No other season brings with it the excited anticipation, or the hope of Spring. After months of cold within nature's suspended animation come signs that life will begin again. It is very easy to understand how the myth of Persephone was formed, with her living in the underworld for part of the year, and her return to earth in spring; the stirrings of growth do seem to ask for a magical intervention. I returned home yesterday after several days away, and although there was some fresh snow on the ground, there was also a large sweep of bare lawn. This means the robins will soon return to peck at the frozen ground.
At the edge of the pond a spring is running with fresh water.
At another clear circle a tiny shoot of Yellow Flag iris pokes up bravely.
Along the south facing foundation daylilies have emerged, even warming holes in ice.
Snowdrops, the earliest and most hardy of flowers, are raising their pristine heads.
In the woods, the receding snow has exposed mosses at the base of trees, vividly green after the winter's moisture.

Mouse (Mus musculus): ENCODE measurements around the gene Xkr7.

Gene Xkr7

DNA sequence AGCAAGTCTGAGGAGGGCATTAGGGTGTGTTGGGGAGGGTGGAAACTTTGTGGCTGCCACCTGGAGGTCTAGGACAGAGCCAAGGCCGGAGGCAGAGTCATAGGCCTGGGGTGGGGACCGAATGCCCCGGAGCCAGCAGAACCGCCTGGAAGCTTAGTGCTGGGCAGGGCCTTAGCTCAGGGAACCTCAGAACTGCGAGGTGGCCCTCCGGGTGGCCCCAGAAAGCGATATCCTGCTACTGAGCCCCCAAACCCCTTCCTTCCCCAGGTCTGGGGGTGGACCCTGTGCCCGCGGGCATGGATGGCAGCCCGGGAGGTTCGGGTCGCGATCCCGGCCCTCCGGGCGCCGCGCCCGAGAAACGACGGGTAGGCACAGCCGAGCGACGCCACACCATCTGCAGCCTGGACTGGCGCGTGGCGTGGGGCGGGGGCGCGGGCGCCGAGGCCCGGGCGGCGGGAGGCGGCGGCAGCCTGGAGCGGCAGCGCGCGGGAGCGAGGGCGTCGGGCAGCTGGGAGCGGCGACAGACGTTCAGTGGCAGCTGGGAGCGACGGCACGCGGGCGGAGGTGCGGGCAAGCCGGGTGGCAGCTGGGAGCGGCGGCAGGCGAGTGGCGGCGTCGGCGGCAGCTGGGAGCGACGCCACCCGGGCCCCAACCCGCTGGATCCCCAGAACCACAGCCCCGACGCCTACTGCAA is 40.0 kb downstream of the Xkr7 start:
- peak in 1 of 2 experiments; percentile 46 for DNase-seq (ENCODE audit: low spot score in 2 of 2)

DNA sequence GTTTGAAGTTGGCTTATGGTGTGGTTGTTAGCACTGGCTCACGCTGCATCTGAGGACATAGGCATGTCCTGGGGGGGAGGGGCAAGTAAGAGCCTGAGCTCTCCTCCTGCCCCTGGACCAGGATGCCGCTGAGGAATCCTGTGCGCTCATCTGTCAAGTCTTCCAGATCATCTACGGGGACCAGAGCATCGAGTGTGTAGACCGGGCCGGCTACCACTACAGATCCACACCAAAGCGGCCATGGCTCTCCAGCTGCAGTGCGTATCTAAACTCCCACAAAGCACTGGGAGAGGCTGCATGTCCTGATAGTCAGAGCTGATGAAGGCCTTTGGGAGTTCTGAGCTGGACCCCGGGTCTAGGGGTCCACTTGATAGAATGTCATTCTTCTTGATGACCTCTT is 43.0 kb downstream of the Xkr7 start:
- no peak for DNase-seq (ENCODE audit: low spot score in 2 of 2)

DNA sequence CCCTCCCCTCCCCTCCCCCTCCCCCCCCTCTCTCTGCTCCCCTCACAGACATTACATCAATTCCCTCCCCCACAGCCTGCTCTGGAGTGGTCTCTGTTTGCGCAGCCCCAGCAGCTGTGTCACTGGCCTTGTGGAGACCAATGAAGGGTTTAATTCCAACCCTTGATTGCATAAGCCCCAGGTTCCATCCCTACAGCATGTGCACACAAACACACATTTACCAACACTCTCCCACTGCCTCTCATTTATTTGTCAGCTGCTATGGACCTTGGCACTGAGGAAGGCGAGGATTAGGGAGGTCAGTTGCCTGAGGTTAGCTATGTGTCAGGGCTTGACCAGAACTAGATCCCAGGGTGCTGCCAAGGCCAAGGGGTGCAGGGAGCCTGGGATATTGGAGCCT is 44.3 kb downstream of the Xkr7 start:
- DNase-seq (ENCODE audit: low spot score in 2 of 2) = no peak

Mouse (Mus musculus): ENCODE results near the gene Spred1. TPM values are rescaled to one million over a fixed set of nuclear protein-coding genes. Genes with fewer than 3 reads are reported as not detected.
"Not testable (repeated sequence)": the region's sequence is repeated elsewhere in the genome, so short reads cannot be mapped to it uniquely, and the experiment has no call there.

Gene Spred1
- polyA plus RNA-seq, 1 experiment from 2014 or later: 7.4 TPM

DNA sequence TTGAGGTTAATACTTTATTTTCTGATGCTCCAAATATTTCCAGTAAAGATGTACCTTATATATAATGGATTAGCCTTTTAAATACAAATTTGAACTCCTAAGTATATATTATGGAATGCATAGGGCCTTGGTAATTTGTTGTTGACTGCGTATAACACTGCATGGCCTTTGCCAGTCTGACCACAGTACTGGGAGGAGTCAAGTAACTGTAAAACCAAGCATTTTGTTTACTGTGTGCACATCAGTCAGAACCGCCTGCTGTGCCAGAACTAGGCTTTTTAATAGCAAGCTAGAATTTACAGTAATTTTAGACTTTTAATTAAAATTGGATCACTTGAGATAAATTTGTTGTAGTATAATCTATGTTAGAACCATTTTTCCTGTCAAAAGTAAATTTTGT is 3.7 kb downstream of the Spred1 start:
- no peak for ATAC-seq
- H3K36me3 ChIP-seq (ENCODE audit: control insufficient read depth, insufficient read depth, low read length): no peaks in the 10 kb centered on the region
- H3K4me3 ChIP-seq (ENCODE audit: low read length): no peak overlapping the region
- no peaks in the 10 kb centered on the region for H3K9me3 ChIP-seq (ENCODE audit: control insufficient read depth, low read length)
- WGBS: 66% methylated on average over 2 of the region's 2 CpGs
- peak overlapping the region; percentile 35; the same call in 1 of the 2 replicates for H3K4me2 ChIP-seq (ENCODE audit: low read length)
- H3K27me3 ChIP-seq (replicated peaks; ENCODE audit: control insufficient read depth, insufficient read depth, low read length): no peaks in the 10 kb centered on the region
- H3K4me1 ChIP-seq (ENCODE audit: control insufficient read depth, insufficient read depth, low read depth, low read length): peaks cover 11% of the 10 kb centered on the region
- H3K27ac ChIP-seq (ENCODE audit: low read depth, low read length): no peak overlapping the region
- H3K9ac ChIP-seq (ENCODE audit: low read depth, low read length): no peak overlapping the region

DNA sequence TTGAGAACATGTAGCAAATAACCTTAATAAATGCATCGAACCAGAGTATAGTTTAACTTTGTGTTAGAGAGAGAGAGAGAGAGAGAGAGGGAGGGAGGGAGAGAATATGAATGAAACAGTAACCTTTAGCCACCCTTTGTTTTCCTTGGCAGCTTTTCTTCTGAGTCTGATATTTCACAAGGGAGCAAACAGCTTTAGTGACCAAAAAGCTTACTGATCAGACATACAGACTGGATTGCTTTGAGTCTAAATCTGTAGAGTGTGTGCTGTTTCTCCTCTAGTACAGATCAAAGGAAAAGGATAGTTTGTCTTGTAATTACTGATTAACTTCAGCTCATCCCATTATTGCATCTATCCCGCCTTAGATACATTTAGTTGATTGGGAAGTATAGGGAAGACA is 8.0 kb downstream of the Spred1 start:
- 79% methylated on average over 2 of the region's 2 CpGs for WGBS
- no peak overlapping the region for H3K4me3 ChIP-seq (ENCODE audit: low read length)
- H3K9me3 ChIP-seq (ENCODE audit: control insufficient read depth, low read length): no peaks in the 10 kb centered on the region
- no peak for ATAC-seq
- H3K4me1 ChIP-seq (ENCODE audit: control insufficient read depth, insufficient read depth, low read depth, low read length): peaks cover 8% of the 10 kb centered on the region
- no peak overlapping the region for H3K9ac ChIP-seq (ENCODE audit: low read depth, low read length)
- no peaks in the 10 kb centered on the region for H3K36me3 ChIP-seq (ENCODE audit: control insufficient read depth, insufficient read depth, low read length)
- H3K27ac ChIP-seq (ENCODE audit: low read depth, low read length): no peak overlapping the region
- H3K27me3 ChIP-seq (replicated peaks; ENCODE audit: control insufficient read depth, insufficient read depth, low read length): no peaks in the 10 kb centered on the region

Above my back door is a line of Phoebe nests. Each year a female builds a new nest, though I've read that they sometimes use an old one. They'll return soon and soon there will be eggs, then little beaks sticking up above the nest's edge. Sometimes I wonder why they return to this spot, since I annoy them by using the door to go out to the backyard. Then I see the female sitting in the ash tree, bobbing her tail and waiting for me to leave.
When I took a close look at the nest I was surprised that the nest was anchored by mud on its bottom, with grasses and mosses and feathers above. Birds' nests are beautiful things, and a sign of the persistence and hope of life.
As for the other members of my household, Poppy and Blinky have decided that it is indeed spring, and mild enough, though still chilly, to go outside and get some fresh air. We in the animal kingdom, and our friends in the plant kingdom are all full of joy at this turn of seasons, as fitful as it may be.